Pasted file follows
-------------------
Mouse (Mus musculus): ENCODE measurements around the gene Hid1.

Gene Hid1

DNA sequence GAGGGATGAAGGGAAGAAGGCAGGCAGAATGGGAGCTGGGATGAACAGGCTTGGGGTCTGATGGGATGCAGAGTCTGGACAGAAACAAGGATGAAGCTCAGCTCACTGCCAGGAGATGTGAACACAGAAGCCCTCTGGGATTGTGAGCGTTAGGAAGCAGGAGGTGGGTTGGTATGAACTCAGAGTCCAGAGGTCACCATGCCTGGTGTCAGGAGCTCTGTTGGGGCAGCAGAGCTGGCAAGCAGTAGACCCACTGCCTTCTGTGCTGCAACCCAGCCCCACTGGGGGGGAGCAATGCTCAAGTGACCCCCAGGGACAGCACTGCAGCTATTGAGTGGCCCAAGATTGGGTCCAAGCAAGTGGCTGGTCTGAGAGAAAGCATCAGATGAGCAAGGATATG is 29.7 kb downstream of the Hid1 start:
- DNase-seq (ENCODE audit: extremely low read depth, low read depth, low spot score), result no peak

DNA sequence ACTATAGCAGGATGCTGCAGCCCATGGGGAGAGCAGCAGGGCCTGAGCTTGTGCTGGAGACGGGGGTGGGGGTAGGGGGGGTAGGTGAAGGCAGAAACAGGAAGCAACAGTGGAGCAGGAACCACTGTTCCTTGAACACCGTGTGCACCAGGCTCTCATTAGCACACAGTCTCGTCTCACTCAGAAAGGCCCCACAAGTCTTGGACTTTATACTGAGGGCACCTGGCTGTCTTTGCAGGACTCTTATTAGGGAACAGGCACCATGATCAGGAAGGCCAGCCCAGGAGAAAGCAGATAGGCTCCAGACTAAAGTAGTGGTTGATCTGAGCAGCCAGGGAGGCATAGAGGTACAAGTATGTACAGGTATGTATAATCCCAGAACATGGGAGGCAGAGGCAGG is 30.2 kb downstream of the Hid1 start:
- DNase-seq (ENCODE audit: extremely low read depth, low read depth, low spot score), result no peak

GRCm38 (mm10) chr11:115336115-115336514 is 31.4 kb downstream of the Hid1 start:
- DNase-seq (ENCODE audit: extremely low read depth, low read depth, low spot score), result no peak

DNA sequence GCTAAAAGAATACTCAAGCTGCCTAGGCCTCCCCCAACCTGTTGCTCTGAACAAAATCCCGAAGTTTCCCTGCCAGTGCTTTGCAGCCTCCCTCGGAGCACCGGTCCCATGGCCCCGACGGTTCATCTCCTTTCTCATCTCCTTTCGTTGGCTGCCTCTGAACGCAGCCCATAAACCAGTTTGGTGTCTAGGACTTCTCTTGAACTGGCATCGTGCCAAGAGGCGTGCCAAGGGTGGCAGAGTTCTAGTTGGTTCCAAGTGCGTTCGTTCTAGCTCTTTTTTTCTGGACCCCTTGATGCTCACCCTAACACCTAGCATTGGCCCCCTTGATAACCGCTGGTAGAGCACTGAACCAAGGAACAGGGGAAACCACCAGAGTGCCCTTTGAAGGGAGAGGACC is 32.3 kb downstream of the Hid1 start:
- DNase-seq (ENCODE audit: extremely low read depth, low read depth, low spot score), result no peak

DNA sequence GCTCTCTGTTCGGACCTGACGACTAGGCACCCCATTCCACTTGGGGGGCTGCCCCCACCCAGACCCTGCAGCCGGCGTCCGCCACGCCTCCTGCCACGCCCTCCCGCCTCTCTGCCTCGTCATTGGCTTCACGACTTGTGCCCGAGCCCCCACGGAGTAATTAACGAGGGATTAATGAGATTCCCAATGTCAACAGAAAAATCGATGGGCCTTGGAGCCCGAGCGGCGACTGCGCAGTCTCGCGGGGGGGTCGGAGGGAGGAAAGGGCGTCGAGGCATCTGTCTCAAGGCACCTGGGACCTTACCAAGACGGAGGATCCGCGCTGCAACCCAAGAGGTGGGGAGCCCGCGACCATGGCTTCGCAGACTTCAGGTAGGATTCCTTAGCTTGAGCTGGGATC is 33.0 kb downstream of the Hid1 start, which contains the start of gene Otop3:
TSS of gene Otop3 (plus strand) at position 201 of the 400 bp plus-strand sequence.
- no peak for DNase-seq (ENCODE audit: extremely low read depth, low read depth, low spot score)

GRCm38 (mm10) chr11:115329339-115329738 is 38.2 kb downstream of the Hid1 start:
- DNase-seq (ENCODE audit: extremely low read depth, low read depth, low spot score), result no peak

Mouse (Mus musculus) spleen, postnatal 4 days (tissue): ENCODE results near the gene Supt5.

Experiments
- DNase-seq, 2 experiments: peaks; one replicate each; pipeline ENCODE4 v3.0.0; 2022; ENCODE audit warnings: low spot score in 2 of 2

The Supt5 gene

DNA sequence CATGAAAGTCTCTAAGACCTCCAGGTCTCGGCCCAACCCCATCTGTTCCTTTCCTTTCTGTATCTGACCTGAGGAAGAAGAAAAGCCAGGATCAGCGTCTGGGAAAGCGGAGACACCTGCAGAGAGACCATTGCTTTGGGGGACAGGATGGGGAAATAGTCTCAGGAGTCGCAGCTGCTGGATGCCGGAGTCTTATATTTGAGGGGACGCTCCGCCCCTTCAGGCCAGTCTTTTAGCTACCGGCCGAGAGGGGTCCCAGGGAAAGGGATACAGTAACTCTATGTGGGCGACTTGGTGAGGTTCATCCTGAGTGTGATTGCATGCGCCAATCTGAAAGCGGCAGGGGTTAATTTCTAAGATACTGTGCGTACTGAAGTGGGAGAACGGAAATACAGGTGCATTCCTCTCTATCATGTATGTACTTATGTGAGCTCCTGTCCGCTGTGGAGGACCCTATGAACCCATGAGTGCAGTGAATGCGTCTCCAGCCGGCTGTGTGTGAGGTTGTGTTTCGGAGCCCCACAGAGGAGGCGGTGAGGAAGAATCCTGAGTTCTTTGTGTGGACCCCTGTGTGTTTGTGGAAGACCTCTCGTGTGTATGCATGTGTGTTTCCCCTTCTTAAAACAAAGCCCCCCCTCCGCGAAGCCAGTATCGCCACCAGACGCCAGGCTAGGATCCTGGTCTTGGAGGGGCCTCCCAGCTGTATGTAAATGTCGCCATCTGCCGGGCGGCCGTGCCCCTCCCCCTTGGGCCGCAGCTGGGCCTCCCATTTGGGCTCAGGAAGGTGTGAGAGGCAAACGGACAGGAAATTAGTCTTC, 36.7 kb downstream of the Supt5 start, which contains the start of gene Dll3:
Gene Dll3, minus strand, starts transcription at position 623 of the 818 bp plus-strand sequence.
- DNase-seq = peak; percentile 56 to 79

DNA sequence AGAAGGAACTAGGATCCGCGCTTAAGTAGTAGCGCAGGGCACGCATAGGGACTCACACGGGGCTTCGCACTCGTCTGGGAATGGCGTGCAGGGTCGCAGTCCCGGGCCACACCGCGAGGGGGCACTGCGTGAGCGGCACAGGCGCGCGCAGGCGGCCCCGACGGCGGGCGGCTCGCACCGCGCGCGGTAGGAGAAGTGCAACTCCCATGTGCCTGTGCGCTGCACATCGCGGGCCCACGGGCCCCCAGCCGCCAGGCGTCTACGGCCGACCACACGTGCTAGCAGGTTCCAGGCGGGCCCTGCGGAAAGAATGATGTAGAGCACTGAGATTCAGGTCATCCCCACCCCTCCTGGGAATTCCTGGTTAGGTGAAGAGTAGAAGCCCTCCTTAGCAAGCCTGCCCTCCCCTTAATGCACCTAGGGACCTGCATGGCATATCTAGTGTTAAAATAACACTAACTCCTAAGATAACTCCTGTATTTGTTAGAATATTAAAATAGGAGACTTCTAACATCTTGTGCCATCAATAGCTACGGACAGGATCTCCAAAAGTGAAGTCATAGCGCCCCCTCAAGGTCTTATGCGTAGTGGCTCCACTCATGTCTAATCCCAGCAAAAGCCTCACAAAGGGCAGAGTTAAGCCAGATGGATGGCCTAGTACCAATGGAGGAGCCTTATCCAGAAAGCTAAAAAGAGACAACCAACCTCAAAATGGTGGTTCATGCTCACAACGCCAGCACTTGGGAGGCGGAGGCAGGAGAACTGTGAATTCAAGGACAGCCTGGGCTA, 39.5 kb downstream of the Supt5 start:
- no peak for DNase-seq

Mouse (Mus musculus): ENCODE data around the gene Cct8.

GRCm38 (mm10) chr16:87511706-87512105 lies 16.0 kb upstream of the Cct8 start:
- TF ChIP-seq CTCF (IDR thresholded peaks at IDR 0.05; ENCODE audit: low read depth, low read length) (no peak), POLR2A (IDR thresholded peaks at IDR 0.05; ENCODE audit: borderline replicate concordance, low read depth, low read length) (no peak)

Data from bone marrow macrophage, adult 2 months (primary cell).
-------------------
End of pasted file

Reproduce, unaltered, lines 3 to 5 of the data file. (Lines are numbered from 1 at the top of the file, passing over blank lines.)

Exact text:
DNA sequence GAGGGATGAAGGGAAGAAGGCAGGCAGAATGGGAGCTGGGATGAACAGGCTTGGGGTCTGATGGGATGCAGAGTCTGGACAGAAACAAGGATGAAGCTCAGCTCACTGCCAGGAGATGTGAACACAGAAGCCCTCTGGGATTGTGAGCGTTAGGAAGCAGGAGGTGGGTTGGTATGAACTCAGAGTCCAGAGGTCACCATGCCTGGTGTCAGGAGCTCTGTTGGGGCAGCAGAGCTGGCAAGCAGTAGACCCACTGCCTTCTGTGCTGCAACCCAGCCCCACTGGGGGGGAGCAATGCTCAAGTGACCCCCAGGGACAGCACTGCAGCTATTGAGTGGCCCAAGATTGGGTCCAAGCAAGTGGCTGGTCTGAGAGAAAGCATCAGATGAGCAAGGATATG is 29.7 kb downstream of the Hid1 start:
- DNase-seq (ENCODE audit: extremely low read depth, low read depth, low spot score), result no peak

DNA sequence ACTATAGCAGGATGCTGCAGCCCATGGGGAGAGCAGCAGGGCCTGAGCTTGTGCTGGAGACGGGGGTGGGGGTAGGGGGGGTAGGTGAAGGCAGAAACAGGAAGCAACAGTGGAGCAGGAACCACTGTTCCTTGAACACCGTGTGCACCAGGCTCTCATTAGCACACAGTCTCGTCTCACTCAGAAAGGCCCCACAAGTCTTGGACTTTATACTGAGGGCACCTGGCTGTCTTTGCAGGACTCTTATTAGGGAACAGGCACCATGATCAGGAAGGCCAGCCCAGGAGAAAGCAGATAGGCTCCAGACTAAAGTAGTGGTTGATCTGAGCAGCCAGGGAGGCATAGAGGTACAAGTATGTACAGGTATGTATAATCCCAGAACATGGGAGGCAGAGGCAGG is 30.2 kb downstream of the Hid1 start: